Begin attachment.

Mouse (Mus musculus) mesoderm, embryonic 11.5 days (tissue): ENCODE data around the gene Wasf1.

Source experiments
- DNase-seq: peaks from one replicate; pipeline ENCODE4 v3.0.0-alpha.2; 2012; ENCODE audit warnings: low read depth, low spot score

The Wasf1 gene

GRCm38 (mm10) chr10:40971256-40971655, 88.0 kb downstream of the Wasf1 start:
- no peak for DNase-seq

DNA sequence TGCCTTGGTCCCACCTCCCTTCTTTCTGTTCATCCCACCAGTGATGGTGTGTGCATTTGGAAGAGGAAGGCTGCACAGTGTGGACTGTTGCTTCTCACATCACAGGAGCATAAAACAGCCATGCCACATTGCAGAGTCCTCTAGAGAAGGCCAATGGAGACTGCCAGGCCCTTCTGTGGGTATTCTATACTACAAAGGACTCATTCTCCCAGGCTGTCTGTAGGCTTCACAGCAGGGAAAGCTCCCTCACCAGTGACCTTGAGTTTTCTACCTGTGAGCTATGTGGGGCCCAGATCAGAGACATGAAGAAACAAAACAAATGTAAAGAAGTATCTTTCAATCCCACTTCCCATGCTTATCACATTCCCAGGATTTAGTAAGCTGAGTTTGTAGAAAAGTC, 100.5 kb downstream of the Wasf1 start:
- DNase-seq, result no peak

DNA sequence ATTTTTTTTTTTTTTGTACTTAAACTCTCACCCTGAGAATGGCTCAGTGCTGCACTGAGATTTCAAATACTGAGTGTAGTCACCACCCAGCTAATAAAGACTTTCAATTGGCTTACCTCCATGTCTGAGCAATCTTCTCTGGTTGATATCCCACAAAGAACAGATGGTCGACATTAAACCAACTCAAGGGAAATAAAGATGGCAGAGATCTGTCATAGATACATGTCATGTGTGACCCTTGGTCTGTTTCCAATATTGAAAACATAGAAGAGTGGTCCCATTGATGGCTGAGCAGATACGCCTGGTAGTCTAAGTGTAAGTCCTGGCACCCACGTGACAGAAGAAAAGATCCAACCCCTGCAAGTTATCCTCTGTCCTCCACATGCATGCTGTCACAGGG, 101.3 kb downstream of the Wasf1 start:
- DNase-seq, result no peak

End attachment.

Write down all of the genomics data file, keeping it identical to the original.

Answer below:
Mouse (Mus musculus) mesoderm, embryonic 11.5 days (tissue): ENCODE data around the gene Wasf1.

Source experiments
- DNase-seq: peaks from one replicate; pipeline ENCODE4 v3.0.0-alpha.2; 2012; ENCODE audit warnings: low read depth, low spot score

The Wasf1 gene

GRCm38 (mm10) chr10:40971256-40971655, 88.0 kb downstream of the Wasf1 start:
- no peak for DNase-seq

DNA sequence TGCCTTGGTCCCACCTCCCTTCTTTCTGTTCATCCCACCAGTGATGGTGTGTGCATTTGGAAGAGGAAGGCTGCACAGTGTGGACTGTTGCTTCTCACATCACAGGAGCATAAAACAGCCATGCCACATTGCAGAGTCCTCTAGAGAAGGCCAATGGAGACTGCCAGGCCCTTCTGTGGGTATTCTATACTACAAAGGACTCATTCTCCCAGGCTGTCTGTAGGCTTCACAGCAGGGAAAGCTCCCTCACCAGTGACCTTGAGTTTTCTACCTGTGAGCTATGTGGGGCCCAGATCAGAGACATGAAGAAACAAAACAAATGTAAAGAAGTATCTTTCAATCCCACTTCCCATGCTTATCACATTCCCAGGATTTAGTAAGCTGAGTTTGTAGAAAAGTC, 100.5 kb downstream of the Wasf1 start:
- DNase-seq, result no peak

DNA sequence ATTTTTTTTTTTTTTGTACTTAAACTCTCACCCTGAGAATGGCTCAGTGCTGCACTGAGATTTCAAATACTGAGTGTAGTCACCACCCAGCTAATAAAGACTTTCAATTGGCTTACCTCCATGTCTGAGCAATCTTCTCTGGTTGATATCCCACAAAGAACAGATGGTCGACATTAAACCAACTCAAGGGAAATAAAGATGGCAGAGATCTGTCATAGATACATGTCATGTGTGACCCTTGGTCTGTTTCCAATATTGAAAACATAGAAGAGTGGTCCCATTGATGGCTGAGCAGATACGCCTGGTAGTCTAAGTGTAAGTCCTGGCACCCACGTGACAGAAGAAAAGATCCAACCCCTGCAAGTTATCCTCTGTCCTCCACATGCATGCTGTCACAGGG, 101.3 kb downstream of the Wasf1 start:
- DNase-seq, result no peak